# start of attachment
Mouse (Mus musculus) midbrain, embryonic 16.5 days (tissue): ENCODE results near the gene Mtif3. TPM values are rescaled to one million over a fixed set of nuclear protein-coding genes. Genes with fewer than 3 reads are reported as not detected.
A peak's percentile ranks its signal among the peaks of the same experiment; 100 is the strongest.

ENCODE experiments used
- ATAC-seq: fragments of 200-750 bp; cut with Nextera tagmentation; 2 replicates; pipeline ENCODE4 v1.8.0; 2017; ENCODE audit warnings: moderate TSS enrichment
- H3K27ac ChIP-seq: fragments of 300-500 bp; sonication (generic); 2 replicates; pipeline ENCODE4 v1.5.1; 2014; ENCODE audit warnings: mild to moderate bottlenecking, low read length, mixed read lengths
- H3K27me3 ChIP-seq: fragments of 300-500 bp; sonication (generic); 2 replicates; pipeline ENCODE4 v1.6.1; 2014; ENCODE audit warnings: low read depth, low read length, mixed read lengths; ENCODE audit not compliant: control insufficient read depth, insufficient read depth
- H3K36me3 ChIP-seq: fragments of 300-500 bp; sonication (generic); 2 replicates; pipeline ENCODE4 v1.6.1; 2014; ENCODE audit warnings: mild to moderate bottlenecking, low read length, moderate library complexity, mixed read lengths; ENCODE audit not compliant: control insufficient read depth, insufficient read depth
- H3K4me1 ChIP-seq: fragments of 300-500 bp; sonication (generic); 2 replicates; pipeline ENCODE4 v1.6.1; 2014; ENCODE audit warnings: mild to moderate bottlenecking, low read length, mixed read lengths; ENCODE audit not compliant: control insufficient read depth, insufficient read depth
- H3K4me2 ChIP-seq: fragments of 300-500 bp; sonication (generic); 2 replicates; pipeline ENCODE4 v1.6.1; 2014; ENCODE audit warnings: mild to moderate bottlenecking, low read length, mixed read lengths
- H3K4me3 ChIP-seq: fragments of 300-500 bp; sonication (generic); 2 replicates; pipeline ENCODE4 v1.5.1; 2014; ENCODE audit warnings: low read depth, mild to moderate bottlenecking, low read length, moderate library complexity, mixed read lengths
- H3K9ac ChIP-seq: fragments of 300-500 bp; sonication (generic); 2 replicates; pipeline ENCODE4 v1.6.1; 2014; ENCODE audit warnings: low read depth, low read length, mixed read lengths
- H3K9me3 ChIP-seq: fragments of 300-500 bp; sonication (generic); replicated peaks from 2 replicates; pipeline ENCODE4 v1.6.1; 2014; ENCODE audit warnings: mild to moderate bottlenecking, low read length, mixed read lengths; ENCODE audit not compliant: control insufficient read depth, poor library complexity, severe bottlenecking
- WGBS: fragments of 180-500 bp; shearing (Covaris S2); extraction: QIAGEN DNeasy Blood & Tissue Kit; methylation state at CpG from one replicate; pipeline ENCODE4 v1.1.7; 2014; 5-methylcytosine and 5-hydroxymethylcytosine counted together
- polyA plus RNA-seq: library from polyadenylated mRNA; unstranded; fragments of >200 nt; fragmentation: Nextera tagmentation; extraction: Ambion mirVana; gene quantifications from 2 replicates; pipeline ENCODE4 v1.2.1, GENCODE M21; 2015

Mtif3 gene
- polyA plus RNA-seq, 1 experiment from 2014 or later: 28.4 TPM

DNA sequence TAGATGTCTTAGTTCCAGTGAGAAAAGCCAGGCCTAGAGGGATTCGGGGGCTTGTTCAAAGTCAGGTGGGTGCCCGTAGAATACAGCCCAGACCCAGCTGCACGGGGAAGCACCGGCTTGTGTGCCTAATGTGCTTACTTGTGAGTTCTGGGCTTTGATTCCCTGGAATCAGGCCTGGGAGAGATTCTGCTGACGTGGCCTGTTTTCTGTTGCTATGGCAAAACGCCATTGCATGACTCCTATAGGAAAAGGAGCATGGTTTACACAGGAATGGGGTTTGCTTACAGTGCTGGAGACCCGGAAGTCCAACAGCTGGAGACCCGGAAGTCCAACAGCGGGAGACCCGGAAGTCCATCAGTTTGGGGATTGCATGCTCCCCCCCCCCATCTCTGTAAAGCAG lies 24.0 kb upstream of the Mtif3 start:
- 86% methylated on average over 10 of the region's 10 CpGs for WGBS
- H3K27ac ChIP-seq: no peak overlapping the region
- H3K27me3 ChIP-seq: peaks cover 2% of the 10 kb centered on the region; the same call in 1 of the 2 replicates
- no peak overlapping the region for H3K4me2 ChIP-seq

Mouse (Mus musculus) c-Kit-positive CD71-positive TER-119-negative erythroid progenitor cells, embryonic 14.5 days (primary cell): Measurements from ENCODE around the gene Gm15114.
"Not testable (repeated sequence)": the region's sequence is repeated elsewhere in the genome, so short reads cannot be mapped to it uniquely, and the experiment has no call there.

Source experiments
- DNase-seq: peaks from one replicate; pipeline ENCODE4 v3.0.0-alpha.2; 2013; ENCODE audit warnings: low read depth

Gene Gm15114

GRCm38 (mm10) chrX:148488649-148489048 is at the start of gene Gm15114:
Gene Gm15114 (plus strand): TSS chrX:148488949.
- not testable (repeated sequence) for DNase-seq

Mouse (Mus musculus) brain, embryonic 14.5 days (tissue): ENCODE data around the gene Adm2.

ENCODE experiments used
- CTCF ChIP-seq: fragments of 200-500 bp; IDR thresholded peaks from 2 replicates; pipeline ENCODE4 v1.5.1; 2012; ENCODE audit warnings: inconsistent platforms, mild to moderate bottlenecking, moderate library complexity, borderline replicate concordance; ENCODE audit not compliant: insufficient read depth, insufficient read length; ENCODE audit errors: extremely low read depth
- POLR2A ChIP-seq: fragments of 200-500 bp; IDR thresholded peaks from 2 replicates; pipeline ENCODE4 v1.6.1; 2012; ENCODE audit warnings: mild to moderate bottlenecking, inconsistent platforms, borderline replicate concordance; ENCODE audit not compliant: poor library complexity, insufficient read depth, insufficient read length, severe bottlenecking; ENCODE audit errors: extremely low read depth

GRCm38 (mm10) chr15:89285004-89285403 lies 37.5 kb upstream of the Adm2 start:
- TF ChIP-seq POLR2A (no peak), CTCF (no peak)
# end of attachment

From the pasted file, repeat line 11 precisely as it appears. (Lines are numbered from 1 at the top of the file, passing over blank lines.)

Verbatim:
- H3K9ac ChIP-seq: fragments of 300-500 bp; sonication (generic); 2 replicates; pipeline ENCODE4 v1.6.1; 2014; ENCODE audit warnings: low read depth, low read length, mixed read lengths